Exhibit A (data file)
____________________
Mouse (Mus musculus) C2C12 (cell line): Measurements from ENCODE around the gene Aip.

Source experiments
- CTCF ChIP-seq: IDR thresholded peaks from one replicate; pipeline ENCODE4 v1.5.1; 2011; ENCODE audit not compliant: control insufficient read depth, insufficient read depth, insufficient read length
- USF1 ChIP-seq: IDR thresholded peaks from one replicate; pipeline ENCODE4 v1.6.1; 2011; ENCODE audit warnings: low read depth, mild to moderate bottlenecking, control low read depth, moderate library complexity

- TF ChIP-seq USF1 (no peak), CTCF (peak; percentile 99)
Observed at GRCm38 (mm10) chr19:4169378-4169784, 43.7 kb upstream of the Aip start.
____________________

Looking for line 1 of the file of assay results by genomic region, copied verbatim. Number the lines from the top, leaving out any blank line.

Mouse (Mus musculus) C2C12 (cell line): Measurements from ENCODE around the gene Aip.